• For research no attachments are necessary

Licensing mechanism
Licensing Mechanism country

  • The licensing controls from un-authorized handling

  • Implemented under Pesticide Act 1991 and Pesticide Rule 1993(1st amendment in 2006).

  • formulators, distributors, sellers or users shall obtain a license from the Pesticide Board

  • No person may manufacture, import, supply or retail the registered Pesticides unless he/she in possession of a valid license

Government Policy & Legislation

  • The national conservation strategy (1998)

  • Nepal Environment Policy and Action Plan (NEPAP) endorsed in 1993

  • The National Environmental Guideline (1993)

  • The Environment Protection Act (EPA) 1996

  • Pesticide Act, 1991 and Regulation 1993 with 1st amendment in 2006

Steps towards the reduced use of chemical pesticides
Steps towards the reduced use of chemical pesticides country

  • Promotion of user and environment friendly formulation of pesticides

  • Adoption of IPM approach in the pest management

  • Promotion of bio-pesticides and botanical pesticides

  • Banning of pesticides (such as extremely hazardous group, POPs pesticides, and PIC listed pesticides)

  • Proper disposal of obsolete pesticides accumulated in the country

Policy level issues
Policy level issues country

  • Inadequate legal and regulatory frames work

  • Inadequate guidelines and formal policy

  • Ineffective control and monitoring mechanism

  • Inefficient transfer of technology and poor information dissemination

  • Transboundary issues due to the long, open and porous border with India

  • Lack of government laboratory facilities for residue and toxicological analysis

  • Dealers/retailers take up intensive and aggressive marketing strategies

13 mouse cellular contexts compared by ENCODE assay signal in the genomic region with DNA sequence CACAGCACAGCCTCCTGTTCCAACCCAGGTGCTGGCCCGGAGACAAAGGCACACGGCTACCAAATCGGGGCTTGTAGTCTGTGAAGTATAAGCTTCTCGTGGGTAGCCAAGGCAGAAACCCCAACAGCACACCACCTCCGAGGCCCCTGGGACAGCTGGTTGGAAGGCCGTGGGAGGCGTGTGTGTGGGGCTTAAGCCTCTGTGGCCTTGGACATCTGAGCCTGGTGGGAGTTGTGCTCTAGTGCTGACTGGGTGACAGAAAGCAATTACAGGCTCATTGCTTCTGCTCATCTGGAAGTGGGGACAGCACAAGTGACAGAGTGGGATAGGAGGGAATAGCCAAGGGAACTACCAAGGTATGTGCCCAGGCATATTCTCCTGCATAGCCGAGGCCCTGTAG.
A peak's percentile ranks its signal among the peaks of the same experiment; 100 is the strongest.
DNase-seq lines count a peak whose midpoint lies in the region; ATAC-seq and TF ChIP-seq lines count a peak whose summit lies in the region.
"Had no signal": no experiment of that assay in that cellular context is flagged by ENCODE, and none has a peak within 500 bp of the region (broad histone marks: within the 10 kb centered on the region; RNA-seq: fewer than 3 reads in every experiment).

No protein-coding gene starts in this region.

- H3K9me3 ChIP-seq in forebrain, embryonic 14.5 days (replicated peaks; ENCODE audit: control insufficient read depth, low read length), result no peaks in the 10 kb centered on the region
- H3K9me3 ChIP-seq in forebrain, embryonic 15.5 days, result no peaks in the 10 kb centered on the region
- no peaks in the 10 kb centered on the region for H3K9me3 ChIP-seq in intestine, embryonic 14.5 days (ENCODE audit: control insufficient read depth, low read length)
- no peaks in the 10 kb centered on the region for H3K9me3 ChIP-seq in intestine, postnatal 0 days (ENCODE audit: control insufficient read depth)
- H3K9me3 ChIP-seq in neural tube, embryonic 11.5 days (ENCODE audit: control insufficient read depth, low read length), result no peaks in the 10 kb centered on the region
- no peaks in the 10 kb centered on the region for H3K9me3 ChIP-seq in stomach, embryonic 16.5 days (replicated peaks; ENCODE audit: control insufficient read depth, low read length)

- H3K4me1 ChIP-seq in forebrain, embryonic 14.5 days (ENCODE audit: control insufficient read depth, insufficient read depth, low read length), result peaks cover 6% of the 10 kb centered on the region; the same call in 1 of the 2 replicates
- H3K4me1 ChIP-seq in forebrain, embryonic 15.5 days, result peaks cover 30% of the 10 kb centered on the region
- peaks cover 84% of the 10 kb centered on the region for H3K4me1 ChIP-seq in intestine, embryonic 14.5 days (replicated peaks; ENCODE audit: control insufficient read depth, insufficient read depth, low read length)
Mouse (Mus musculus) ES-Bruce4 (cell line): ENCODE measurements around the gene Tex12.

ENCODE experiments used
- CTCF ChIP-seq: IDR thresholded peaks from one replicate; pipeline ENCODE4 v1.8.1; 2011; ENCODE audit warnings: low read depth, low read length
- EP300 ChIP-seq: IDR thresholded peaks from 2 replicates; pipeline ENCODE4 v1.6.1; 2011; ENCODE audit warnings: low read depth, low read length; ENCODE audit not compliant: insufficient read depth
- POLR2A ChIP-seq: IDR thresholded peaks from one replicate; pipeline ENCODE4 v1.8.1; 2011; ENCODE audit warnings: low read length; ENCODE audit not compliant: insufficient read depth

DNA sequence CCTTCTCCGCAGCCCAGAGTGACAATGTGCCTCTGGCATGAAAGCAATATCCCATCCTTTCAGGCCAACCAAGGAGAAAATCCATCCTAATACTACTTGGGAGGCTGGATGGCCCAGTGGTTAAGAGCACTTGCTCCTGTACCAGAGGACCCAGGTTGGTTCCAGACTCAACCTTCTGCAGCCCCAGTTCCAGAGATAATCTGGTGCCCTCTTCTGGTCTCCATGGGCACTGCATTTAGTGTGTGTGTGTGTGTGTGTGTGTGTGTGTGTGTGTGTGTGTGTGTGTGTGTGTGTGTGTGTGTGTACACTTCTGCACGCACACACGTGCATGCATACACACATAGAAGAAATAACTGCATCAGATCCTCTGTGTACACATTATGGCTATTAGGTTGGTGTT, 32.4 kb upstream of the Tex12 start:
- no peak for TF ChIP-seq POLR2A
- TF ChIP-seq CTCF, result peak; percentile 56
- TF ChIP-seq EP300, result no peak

• Lack of biorational and biopesticides as alternatives for pest control to chemical pesticides

  • conventional and expensive formulations methods

  • Lack of awareness about pesticide dose, method of use, waiting period, pesticide hazards to mankind and environment etc.

  • Farmer's addiction to chemical pesticide use

First phase of ipm
First phase of IPM country

Began: 2003: In support of Gov of Norway

Outcomes: Trained human resources (technicians and farmers)

Support to program initiatives

Created awareness among farmers, principles and method of IPM

IPM based on field studies, crop productivity (rice and vegetables)

Institutionalization and mainstreaming of IPM to regular program of Government, NGos

The first phase has forged the roadmap to second phase of IPM

Second phase of ipm
Second phase of IPM country

Began: January 2008 – Dec 2012 in support of Gov of Norway

Objectives: consolidatation, intensification and institutionalization of the outcomes of first phase of IPM,

Up scale IPM to all 75 districts

Theme is not just about pest control

Holistic and sustainable management production management

Food security, reduce poverty and safe gourd environment

Major focus: Developing and spreading successful IPM technologies

Increase agriculture production, promote marketing to IPM crop products

Far beyond the class room of the institutions and researches

Achievements of IPM Programme country